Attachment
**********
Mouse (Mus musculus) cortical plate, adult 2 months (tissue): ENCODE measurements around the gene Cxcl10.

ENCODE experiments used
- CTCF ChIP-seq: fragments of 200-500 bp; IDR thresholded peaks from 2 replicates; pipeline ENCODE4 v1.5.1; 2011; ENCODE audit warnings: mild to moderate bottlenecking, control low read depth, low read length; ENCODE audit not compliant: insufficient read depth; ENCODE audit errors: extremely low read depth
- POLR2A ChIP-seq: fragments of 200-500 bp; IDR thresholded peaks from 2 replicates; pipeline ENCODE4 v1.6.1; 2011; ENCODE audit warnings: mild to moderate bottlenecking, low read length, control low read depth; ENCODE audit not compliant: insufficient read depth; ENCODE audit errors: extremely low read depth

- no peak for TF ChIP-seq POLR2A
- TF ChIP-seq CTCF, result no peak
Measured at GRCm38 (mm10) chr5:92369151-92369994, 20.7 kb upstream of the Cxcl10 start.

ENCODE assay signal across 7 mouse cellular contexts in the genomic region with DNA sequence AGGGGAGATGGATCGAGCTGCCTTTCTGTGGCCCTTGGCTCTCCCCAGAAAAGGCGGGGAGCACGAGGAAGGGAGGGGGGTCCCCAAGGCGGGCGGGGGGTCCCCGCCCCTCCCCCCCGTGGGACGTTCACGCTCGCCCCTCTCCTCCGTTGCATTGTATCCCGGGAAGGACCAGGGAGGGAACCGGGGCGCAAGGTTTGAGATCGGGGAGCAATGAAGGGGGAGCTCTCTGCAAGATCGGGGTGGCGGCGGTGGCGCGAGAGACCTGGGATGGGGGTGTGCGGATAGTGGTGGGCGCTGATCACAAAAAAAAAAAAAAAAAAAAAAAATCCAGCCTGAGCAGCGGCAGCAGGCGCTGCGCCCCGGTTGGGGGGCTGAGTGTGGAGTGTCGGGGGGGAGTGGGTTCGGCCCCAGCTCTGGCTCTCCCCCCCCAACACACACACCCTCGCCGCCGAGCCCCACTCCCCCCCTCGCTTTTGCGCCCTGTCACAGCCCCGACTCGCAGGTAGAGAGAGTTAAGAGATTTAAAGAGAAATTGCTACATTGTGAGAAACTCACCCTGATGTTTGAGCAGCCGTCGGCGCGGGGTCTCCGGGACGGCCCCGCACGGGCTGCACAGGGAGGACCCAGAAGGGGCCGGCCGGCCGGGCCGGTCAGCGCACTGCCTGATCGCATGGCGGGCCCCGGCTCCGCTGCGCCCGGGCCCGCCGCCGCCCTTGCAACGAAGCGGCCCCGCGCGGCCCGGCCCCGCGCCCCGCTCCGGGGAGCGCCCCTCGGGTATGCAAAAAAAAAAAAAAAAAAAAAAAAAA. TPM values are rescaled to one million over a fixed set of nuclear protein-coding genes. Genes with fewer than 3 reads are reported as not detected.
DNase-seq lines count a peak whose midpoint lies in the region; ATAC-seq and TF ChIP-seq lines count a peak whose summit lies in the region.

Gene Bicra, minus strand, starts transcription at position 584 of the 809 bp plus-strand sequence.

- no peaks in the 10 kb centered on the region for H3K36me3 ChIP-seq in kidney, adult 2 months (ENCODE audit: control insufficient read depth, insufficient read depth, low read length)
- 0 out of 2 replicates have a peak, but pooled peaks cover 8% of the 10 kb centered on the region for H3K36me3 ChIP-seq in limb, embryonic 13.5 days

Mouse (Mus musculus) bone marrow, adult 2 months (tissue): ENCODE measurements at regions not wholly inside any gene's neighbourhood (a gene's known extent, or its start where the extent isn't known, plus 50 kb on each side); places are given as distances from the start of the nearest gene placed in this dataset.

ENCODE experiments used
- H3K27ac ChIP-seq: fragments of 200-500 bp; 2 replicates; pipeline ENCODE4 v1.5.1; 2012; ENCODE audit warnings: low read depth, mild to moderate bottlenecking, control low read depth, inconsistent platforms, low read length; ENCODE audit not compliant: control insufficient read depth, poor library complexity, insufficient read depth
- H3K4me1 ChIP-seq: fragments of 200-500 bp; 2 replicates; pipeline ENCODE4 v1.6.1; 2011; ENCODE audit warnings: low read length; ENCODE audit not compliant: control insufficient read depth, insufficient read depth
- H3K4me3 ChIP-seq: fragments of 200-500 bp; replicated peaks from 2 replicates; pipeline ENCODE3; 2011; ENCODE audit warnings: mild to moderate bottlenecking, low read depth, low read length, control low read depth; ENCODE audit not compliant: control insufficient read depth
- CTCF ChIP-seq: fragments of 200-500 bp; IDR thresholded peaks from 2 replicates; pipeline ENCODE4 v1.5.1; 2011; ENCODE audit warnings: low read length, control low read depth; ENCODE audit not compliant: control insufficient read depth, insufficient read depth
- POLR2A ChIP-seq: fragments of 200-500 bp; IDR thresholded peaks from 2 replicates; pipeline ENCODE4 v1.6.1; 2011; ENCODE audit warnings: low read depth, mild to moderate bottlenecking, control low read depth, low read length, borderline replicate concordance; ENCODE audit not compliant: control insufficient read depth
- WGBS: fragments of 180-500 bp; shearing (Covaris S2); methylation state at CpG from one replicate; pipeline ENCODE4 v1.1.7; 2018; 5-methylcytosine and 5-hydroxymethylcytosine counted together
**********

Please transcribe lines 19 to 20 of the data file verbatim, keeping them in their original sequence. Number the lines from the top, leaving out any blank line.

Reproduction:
- POLR2A ChIP-seq: fragments of 200-500 bp; IDR thresholded peaks from 2 replicates; pipeline ENCODE4 v1.6.1; 2011; ENCODE audit warnings: low read depth, mild to moderate bottlenecking, control low read depth, low read length, borderline replicate concordance; ENCODE audit not compliant: control insufficient read depth
- WGBS: fragments of 180-500 bp; shearing (Covaris S2); methylation state at CpG from one replicate; pipeline ENCODE4 v1.1.7; 2018; 5-methylcytosine and 5-hydroxymethylcytosine counted together